You also need to check the regulation carefully - basically this means getting the keys that should close together, to close simultaneously. On most cheap, modern flutes this is done with adjusting screws (often well hidden), but on some/better flutes it's done with paper which you glue on and then sand down. JL Smith in the US has most/all of what you need and will ship internationally quickly. They also do a simple, but good book on all the jobs you'll probably do. It's a part of their flute kit, but also available separately.

http://www.jlsmithco.com/
 

johnboy

Senior Member
Messages
1,179
Hi Wren, and a big welcome aboard.
I'm sorry I missed your first, I was up at Newport for most of the summer? without my laptop :(
I keep and sail my boat from the "Odessa" boat yard, and spent from mid June 'till last week sailing and propping up the bar at the excellent "Newport Ale House".
As you know they call the I.O.W. the musical island and I had the pleasure of meeting some of the guys. One of my favorites was a duo called "Switch", and I sat in with them one Sunday afternoon at the Ale House.
I didn't have my laptop with me, so I missed everything that was going on and must apologise to Filton for not being able to contact him for a meet at the "Folly".
I will be back next June, and look forward to doing it all over again (boozing and sitting in with some more bands).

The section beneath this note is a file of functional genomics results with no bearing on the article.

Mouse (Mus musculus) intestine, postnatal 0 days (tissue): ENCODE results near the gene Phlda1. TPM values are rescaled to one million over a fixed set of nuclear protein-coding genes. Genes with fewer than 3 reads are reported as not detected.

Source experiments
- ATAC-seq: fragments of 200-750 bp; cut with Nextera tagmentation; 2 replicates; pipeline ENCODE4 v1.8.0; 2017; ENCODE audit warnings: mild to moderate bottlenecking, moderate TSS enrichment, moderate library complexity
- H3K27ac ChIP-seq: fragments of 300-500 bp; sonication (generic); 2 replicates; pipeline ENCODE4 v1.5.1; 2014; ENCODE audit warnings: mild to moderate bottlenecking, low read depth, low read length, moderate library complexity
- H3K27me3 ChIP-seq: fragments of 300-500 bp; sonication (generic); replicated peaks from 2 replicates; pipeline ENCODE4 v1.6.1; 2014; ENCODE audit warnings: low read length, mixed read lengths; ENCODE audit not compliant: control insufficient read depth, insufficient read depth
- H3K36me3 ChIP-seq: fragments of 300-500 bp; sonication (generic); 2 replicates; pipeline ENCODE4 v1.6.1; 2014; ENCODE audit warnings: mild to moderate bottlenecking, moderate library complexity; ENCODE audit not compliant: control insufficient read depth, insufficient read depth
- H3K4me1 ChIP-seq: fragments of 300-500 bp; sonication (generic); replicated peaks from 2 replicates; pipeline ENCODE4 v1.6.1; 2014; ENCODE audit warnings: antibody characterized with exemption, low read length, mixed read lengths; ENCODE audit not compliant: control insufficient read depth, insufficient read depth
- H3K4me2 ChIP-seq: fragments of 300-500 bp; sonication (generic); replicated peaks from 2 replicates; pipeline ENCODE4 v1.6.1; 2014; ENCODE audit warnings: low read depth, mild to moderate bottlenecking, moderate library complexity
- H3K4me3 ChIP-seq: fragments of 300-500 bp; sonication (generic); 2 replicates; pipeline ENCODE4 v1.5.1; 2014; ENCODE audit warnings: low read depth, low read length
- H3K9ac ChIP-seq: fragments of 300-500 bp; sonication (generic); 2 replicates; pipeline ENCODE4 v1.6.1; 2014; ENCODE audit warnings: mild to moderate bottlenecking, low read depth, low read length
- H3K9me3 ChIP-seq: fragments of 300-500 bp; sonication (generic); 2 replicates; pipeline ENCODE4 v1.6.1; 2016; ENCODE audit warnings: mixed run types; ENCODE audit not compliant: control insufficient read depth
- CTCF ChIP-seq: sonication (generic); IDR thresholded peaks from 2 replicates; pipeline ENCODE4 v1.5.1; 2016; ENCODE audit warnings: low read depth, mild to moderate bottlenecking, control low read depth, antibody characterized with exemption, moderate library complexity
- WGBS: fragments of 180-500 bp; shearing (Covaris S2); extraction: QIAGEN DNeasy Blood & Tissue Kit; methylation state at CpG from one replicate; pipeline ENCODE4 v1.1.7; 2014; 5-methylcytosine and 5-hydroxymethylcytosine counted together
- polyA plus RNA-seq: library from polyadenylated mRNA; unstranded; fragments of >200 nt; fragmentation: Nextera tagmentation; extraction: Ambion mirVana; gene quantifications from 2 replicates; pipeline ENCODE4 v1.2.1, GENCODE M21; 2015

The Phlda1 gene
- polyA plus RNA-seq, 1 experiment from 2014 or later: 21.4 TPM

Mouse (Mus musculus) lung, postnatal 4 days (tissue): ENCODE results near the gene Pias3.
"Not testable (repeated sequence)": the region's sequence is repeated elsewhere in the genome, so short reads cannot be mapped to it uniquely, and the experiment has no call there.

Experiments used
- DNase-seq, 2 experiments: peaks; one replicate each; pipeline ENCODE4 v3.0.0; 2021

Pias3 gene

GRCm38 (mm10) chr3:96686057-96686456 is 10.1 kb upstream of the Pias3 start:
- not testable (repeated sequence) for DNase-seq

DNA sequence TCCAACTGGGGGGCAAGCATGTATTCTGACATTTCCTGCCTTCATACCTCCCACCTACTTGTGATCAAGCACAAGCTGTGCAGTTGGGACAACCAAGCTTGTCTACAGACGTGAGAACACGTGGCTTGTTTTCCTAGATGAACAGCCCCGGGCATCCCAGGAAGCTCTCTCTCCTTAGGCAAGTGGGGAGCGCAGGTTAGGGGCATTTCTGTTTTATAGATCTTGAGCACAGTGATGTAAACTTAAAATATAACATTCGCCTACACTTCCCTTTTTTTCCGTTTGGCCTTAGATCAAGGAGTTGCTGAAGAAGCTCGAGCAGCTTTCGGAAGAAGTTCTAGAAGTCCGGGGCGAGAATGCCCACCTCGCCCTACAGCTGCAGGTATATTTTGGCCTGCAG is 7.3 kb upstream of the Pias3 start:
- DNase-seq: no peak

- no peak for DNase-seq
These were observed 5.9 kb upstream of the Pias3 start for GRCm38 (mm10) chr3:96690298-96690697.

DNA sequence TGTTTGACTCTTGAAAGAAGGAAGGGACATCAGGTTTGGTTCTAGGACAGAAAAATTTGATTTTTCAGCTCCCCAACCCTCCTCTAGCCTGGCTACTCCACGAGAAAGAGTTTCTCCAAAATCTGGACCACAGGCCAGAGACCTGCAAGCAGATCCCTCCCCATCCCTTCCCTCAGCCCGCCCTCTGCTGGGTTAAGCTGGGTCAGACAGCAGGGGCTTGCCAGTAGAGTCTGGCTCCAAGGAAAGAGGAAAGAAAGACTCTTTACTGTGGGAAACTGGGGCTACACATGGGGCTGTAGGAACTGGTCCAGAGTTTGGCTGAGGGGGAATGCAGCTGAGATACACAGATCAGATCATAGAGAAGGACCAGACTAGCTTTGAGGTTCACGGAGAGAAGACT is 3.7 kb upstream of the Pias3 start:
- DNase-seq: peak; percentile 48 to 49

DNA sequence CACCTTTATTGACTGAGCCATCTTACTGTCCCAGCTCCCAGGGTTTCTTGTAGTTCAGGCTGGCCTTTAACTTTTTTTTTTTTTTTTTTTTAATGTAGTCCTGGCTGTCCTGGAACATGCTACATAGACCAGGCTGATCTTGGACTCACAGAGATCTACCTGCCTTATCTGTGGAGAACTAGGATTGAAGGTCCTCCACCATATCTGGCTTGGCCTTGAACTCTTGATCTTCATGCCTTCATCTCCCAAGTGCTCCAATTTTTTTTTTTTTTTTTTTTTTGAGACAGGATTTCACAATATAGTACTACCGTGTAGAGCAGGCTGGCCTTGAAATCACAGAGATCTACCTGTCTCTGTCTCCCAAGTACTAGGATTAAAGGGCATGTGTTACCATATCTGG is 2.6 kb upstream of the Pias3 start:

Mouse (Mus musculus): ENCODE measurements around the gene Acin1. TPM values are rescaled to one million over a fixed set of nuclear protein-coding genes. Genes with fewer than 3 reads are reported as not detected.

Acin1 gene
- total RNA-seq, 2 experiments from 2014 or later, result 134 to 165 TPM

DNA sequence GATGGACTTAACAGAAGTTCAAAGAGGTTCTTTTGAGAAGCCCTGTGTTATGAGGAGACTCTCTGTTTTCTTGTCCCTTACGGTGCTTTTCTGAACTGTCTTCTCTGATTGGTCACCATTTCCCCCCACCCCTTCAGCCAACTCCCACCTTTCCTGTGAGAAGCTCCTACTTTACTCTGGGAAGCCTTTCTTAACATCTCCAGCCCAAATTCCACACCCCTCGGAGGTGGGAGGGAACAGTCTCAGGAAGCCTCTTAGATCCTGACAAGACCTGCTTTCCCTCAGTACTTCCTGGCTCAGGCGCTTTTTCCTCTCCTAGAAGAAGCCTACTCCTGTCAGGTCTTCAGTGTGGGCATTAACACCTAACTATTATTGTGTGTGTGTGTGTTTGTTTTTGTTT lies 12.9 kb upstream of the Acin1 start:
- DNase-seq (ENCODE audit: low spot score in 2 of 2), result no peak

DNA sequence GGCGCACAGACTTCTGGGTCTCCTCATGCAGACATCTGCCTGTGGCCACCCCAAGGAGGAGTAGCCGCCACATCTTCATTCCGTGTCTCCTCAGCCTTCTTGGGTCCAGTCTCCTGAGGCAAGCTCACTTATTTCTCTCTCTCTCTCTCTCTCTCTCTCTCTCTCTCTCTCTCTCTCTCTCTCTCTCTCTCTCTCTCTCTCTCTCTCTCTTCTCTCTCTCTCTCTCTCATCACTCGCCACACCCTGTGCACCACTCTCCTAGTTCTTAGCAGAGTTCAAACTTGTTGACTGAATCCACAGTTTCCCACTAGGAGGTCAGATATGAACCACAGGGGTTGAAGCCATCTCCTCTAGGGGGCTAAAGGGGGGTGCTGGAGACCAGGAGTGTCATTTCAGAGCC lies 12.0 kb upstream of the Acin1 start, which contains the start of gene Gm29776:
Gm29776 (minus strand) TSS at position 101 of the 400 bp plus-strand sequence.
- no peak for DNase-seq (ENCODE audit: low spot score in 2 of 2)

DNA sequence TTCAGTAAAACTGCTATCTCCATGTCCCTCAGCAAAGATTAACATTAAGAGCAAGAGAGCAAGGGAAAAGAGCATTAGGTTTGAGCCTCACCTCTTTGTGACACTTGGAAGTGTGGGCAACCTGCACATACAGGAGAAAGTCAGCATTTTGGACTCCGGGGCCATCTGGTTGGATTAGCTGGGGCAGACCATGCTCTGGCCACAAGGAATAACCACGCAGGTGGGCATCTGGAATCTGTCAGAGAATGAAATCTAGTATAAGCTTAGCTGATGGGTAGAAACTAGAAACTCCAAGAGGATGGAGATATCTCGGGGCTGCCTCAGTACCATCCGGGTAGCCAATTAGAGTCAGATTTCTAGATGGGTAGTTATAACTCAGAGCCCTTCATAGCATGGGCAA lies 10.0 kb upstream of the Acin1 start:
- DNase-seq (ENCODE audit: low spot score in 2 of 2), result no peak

John :):);}
 

wren

New Member
Messages
8
I know the Odessa boat yard! Hubby had a friend down there living in a canal boat! Actually I think his name was John too...? And I keep walking past the Newport ale house and telling myself I must check it out :)
Having small children has prevented us from getting out much till lately, definitely time to go out more now they can cope with a babysitter ;)
 

johnboy

Senior Member
Messages
1,179
Hi again,
Yep the Ale House is very comfortable (like someone's front room) and very friendly (5 barrels of real ale, the strongest of which is 7.2% :w00t:). Debbie and Mark run the place at the weekends, so if you pop in, please say that Carole and John say hello!
Now, back on track.
I think that Kev's advice about JL Smith's kit, is very good and will save a lot of frustration!!!

John :):);}
 

Taz

Busking Oracle
Messages
3,662
Welcome to the forum Wren, I have fond memories of playing at the Shanklin theatre earlier this year with one of my Pink Floyd bands. We had a superb welcome, so good in fact that we'll be returning on the 15th February!
 

littleplum

Member
Messages
441
Hi Wren

I busked in Ventnor and Newport whilst on Holiday this year, and also took part in the Ventnor fringe. Loved it and booked again for next year.

regards

Dave
 
Saxholder Pro